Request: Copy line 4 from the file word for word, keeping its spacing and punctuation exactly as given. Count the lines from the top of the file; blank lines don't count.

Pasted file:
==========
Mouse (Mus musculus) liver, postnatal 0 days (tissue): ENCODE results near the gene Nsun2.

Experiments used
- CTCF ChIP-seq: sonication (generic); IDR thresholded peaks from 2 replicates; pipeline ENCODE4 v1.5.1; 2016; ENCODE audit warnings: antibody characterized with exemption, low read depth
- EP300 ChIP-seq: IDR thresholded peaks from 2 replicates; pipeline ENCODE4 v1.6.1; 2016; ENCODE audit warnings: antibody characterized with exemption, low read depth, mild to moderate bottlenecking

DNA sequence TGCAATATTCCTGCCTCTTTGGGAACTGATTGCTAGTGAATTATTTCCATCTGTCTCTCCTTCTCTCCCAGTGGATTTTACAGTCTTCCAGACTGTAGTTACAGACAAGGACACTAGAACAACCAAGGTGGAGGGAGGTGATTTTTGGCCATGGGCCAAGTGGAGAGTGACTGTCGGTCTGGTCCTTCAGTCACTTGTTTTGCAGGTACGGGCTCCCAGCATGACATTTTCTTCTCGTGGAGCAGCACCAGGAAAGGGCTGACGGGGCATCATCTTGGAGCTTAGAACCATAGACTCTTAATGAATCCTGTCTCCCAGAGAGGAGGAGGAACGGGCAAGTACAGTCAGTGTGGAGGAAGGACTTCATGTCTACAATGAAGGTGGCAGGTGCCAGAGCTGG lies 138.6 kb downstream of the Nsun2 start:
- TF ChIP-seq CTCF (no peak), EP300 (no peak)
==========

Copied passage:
- EP300 ChIP-seq: IDR thresholded peaks from 2 replicates; pipeline ENCODE4 v1.6.1; 2016; ENCODE audit warnings: antibody characterized with exemption, low read depth, mild to moderate bottlenecking